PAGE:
In an expansive must-read new interview, Harry Styles addresses not only the queerbaiting criticism some have leveled against him in recent years, but also how a section of his fanbase has responded to his romance with Don’t Worry Darling director Olivia Wilde.
On the former, Styles—whose upcoming film slate also includes the equally anticipated drama My Policeman, an adaptation of the Bethan Roberts novel—was decisive in how he addressed such speculation and related criticism for a Rolling Stone cover feature. Specifically, he referenced how some have been quick to note he’s “only publicly been with women,” which he argued isn’t accurate due to the intended meaning of any such “public” distinction.
“Sometimes people say, ‘You’ve only publicly been with women,’ and I don’t think I’ve publicly been with anyone,” Styles told writer Brittany Spanos. “If someone takes a picture of you with someone, it doesn’t mean you’re choosing to have a public relationship or something.”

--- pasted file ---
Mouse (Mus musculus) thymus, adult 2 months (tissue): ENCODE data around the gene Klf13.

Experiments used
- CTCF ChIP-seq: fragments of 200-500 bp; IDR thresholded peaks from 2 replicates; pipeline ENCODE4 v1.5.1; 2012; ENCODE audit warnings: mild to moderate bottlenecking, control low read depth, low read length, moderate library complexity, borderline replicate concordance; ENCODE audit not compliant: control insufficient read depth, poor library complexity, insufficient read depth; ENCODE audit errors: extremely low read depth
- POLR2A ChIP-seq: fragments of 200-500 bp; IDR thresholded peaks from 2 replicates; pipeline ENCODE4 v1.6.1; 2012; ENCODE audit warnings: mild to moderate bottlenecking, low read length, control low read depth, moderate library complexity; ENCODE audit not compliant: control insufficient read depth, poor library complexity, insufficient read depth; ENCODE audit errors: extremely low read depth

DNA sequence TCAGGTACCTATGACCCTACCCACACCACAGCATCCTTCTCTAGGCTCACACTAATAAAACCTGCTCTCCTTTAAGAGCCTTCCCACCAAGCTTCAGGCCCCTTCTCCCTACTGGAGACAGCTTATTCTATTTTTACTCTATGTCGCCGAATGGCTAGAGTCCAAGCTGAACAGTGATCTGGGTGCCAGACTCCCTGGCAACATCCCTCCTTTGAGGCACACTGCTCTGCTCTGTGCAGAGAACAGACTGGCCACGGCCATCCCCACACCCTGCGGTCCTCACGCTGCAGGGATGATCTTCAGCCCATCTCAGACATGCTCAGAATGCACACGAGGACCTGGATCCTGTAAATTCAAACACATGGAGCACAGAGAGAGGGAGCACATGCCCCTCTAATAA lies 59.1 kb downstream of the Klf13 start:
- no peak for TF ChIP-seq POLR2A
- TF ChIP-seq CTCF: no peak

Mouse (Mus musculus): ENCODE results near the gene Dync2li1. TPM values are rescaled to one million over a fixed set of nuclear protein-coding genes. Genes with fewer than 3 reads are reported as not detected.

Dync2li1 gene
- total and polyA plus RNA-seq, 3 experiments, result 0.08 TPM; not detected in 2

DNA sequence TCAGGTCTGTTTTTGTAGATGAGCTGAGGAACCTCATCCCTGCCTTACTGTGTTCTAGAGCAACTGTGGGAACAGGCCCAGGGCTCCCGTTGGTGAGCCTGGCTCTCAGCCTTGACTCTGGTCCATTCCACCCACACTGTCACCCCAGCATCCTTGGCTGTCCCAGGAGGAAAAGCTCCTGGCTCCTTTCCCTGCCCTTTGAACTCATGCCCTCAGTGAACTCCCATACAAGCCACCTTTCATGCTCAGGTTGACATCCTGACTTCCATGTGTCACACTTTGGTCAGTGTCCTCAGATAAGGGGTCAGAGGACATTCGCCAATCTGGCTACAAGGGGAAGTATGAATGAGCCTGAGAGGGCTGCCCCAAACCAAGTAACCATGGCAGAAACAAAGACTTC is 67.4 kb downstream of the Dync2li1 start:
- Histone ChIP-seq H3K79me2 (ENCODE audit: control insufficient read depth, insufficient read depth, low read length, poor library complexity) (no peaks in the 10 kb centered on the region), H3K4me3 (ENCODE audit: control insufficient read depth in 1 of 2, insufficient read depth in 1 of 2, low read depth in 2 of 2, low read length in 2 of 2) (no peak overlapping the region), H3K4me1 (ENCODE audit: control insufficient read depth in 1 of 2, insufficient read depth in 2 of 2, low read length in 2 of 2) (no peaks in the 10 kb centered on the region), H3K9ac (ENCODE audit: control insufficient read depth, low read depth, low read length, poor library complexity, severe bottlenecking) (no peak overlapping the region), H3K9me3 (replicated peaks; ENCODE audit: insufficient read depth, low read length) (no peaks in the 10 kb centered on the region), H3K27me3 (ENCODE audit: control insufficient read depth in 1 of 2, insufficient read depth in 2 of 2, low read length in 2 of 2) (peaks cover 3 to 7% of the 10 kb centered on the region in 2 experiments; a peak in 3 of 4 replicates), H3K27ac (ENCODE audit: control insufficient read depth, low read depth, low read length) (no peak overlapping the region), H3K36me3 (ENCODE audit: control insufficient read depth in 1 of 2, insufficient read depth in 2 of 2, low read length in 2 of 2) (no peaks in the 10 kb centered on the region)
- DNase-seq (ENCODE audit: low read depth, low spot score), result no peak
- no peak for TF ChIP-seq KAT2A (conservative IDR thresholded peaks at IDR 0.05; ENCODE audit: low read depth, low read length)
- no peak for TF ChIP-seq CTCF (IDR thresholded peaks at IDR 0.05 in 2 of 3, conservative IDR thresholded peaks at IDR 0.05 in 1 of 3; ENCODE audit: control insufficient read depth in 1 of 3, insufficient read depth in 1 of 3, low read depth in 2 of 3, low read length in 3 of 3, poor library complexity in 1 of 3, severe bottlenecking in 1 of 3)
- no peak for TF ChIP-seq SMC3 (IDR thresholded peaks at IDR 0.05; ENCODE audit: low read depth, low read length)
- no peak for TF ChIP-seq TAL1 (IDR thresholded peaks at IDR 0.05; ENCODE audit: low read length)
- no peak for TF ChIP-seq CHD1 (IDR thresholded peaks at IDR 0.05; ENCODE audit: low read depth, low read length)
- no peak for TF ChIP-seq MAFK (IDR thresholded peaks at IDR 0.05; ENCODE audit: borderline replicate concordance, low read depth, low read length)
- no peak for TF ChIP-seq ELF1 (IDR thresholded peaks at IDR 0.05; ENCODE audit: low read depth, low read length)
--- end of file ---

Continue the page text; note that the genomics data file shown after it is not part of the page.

As for My Policeman, which sees Styles playing a gay cop in 1950s England, Styles said, for him, the film tells a story of “love” and “wasted time.” Tying into that, he said, is the fact that everyone is on their “own journey” when it comes to “figuring out sexuality.”
In Don’t Worry Darling, meanwhile, Styles is directed (and joined in the cast) by Olivia Wilde. He and Wilde, of course, have also been the subject of numerous romance-focused headlines as of late, setting off a marathon of targeted social media activity from a small subset of Styles fans who have continued to criticize the relationship. Both Styles and Wilde address this in the new RS piece, with Styles noting the inherent bizarreness (and difficulty) of getting close to him resulting in being “at the ransom of a corner of Twitter or something.”
For the full Harry Styles x Rolling Stone experience, hit this link.
Don’t Worry Darling, also starring Florence Pugh, hits theaters in the U.S. on Sept. 23 following its premiere earlier that month at the Venice Film Festival. Also in September, My Policeman, directed by Michael Grandage, will debut at the Toronto International Film Festival before receiving a U.S. theatrical release on Oct. 21.
See trailers for both films below.